Thousand Oaks resident, Joyce Sully has participated in NaNoWriMo annually since 2004 and takes some offense at Miller’s sentiments. “Even writing a bad book gives one a new appreciation for how a good one works,” she says. “This writing thing is tough; any NaNovelist can tell you that. And the production of fiction promotes the consumption of fiction. We get bitten by the story bug.”

This year, Sully is challenging herself to exceed the contest’s minimum word count by 25,000. “In the past, it has been very disappointing to hit 50,000 and, Dec. 1, realize I am nowhere close to having a finished story,” she explains. Her first attempt yielded a disappointing 13,000 words, but she made the count each subsequent year. The second year, an injury forced her to quit just before Thanksgiving, but at the last minute she managed to conjure “several days of unbelievable word counts.” Unable to walk without crutches and facing surgery, her spirits were low, but when she downloaded the winner’s certificate just before midnight, she said, she felt “invincible.”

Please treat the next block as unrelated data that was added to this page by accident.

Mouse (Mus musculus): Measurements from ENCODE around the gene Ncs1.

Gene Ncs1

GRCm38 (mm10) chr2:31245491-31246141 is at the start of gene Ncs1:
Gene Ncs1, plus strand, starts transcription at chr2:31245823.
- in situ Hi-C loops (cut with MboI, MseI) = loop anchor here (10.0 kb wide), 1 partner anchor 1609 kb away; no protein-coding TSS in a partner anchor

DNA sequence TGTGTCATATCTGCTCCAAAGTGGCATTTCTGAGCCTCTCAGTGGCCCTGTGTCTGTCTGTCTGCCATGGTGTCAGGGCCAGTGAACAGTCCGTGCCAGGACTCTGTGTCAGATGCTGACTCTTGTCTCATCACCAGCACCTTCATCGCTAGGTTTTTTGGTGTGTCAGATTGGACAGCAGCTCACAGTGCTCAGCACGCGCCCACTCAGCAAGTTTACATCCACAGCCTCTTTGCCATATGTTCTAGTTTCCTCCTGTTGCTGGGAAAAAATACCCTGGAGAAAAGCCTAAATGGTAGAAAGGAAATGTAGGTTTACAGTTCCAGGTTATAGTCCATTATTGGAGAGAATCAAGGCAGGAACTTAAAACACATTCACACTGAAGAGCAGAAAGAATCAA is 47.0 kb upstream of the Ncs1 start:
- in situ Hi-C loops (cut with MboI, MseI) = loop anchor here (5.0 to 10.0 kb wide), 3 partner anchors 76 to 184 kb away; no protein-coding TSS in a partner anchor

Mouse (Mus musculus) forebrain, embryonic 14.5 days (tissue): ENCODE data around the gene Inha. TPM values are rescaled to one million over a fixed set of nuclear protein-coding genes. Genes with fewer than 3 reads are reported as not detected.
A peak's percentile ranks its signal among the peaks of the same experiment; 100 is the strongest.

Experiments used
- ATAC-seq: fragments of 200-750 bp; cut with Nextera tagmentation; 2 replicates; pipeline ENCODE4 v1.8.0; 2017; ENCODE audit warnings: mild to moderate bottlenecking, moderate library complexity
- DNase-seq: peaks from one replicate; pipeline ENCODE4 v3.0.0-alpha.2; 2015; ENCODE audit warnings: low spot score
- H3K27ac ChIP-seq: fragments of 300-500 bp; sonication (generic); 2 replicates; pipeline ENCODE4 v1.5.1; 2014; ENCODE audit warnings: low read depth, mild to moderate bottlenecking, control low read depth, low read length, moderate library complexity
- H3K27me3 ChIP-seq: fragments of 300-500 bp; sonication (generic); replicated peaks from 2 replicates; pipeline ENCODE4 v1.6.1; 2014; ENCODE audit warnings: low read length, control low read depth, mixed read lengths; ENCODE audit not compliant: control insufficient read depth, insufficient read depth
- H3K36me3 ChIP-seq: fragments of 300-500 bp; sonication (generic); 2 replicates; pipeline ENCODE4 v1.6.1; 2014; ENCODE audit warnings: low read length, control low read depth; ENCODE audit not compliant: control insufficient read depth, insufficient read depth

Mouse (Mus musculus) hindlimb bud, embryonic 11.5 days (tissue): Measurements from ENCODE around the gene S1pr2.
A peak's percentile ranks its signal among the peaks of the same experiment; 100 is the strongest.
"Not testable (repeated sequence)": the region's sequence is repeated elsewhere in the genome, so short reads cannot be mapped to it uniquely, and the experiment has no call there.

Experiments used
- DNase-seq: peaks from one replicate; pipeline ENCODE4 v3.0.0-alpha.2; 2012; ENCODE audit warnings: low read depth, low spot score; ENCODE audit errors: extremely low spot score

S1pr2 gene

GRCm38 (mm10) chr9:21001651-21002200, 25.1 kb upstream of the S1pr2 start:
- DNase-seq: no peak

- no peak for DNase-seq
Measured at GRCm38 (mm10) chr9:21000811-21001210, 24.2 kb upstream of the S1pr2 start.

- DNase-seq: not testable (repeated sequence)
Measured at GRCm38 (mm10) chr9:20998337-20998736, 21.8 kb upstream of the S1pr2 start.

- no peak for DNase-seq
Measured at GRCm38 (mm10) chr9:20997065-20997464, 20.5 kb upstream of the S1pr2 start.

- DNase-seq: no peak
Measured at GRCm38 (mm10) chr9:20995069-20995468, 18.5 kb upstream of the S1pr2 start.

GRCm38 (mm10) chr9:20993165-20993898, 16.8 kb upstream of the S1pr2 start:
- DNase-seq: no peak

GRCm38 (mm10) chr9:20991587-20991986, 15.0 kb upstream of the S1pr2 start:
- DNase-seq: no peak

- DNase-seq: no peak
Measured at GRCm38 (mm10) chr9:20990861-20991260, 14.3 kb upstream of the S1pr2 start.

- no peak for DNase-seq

One of the biggest stumbling blocks seems to be boredom with the narrative itself. Having experienced this first-hand, organizers have enlisted well-known contemporary authors, including Dave Eggers, Aimee Bender, Lemony Snicket and Mercedes Lackey, to write pep talks that are sent to participants throughout the month.

“A lot of the struggles come in staying motivated,” says Moorpark resident Sarah Nelson, “especially when real life intrudes.” But she finds having a month dedicated to writing to be “incredibly effective.” With four NaNoWriMo contests already under her belt, she’s not letting anything get in the way of reaching the finish line. “I’ve been busy trying to move out of my parents’ house, and that’s been taking all of my focus and concentration. I don’t plan on letting this year be the first that I don’t complete 50,000 by Nov. 30, though.” The best part for her is getting to “play around in my own fictional sandbox,” she says. “That’s the thing that keeps me coming back. It’s wonderful to have the time to carve out moments of sheer, unbridled creation, and having a month dedicated to the endeavor of making something is a powerful motivator.”

To learn more about NaNoWriMo, visit